• Wisconsin won 10 of the 12 games it played against the top 50, with another on the way today, with a 3-2 mark against the top 25, with today’s result against No. 22 Michigan State changing that total, for better or worse. The two losses came against Duke at home and Maryland on the road. That means the Badgers’ three best wins came against Georgetown and Oklahoma in the Battle for Atlantis and the Spartans in conference.
  • Duke picked up 10 top-50 wins in 13 opportunities, with seven of those coming against the top 25, including road wins at Wisconsin and Virginia. The Blue Devils also won at North Carolina and Louisville, but dropped two of three decisions to Notre Dame.
  • Arizona closed its account with a perfect 9-0 record against this group, but a home win over Gonzaga and sweep of Utah are its only top-25 triumphs.
  • Virginia went 8-3 against the top 50, which is the worst mark of the group, but all three losses came against teams in the top 25, and the Cavaliers four best wins (UNC, Maryland, Notre Dame and VCU) all came away from Charlottesville.

That’s a nice segue into road/neutral records, where Villanova (16-2, .889) leads the way, followed by Wisconsin (15-2, .882, with a chance to tie Nova today), Virginia (14-2, .875) and then Arizona and Duke (both 14-3, .824). However, Virginia’s and Duke’s road wins stand out, in particular. Wisconsin’s best true road wins came at Ohio State (38th) and Iowa (41st), while Villanova’s came at Providence (23rd) and Georgetown (24th). That’s not quite what both Duke and Virginia managed, though a top-heavy ACC helped.

With the committee caring about how the teams scheduled in the non-conference, that looks to be another worthy place of examination.

  • Wisconsin leads the way with a 13th-ranked schedule, bolstered by the Battle 4 Atlantis, the ACC/Big Ten Challenge against Duke and home games with Buffalo and Boise State. Of those games, the Badgers only fell to the Blue Devils.
  • Duke is 26th, with road wins over Wisconsin and St. John’s Red Storm, and neutral-site triumphs over Michigan State and Temple pushing the Blue Devils to a 4-0 record against top-50 opponents from outside of the ACC.
  • Virginia, meanwhile, is somehow at 37th, despite a woeful Barclays Center Classic field. The Cavaliers swept their three games against teams that managed in the top 50, VCU and Maryland on the road and Davidson in Charlottesville.
  • Arizona ranks 44th, but only two of their non-league wins came against the top 50, a home win over Gonzaga and a Maui Invitational championship victory over San Diego State.
  • Villanova sits at 46th, with neutral site games against VCU, Michigan and Illinois the highlights, but victories over the Rams and Big Five rival Temple were the only top-50 non-league wins the Wildcats picked up.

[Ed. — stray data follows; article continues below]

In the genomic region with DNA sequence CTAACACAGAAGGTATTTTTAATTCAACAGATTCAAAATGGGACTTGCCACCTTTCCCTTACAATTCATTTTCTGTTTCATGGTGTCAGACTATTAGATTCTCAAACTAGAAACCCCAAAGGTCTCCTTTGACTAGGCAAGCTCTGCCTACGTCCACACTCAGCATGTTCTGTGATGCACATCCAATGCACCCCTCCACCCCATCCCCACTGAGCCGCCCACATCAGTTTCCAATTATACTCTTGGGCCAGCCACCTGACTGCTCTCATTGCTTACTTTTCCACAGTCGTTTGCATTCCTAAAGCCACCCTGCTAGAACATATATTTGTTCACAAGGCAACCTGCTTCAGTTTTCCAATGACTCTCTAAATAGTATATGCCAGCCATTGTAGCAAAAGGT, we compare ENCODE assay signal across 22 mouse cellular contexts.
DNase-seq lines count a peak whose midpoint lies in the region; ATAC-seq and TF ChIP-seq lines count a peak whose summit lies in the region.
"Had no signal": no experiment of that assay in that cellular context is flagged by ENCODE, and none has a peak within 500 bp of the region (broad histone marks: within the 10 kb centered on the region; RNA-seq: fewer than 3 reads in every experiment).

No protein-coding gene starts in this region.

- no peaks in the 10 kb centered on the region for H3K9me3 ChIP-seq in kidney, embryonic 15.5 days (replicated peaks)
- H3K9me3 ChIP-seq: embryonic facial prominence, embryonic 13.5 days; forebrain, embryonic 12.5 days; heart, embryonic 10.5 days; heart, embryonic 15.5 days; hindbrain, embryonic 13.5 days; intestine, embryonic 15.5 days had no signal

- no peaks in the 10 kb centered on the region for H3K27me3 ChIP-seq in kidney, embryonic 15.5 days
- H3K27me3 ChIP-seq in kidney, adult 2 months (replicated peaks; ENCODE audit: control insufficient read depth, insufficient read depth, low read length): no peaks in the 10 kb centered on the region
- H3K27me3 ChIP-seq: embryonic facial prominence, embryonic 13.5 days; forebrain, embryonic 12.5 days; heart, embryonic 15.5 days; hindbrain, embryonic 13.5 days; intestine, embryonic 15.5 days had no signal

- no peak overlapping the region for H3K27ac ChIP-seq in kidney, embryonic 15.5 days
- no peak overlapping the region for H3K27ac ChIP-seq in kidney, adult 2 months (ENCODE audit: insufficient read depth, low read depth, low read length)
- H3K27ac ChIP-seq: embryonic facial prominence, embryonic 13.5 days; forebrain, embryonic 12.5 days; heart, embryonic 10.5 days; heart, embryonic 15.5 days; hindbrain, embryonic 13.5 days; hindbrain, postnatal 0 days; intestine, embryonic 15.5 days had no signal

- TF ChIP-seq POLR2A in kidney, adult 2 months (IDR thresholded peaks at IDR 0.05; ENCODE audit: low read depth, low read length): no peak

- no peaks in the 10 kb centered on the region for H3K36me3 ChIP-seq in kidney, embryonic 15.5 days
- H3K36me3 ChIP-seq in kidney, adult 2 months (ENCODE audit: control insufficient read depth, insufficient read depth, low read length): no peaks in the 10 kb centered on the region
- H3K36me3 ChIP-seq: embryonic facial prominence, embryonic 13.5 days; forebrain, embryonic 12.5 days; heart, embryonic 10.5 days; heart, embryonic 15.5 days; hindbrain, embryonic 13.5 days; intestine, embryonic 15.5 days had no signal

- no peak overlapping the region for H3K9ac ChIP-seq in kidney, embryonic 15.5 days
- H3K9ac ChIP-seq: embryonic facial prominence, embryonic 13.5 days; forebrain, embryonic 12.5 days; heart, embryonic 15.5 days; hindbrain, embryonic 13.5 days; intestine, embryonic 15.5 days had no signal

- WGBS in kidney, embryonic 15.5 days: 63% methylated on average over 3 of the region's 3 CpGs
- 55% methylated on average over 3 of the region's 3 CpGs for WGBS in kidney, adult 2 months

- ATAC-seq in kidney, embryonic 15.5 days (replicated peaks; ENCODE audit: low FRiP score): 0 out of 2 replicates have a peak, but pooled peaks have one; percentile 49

Finally, let’s look at the losses this quintet picked up.

  • As I mentioned above, Virginia is the only team of the trio to avoid a truly questionable loss, dropping three games to top-25 opposition, the worst being a two-point setback at 21st-ranked Louisville.
  • Villanova lost at Georgetown (24th), which is respectable, and at Seton Hall (92nd), a result that looks far worse than it did on Jan. 3.
  • Duke lost to Notre Dame twice, which is fine, since the Irish are a top-25 team, but a home loss to Miami and road defeat at North Carolina State don’t look so great.
  • Wisconsin lost to No. 5 Duke and No. 12 Maryland, the latter on the road, but also at 176th-ranked Rutgers, which is by far the worst loss this group experienced. However, Frank Kaminsky missed the game with a concussion and Traevon Jackson broke his foot during the game. The Committee will weigh their absences when looking at a five-point road loss. But, given how the Scarlet Knights played for most of this season, shouldn’t the Badgers have won that game anyway?
  • Arizona dropped three road games to Arizona State (98th), UNLV (122nd) and Oregon State (129th). Enough said.

With those results in mind, we can eliminate Arizona from the picture. The Wildcats have that trio of road losses and don’t have the quality wins to match the remaining four teams.

That leaves us with Duke, Villanova, Virginia and Wisconsin. If the committee continues to respect championships, the Blue Devils should be eliminated. However, Virginia’s unofficial ACC regular season crown is bolstered by eight wins against teams from outside of the top 100, including a pair over in-state rival Virginia Tech, which sits outside the top 200. Duke played one less game against such opposition, and only one against the Hokies. That complicates matters slightly, especially since Duke got a few more cracks against top-75 opposition in league play (12 to 10), which damaged its record (thanks to those losses to N.C. State and Miami) but boosted its RPI a bit.

Villanova didn’t get to play any of the other contenders, while Duke went 2-0 — winning both on the road — leaving Wisconsin and Virginia at 0-1. But a one-game sample does not make a season.

As you can see, this is a very difficult decision for the Selection Committee. Right now, I’m going to keep Villanova, Virginia and Duke on the top line. Those are the teams that have the most impressive profiles overall. Wisconsin’s lack of top-25 wins and that loss to Rutgers, even if it was shorthanded, are factors working against the Badgers.

Might a Big Ten double change that? Possibly. You’ll have to wait for my final update, which will arrive just before the Selection Show and after a final scrub of the seed list, to know for sure. Keep in mind that Connecticut could also cost a bubble team its spot if it defeats SMU in the American final in Hartford (3:15 p.m. ET, ESPN).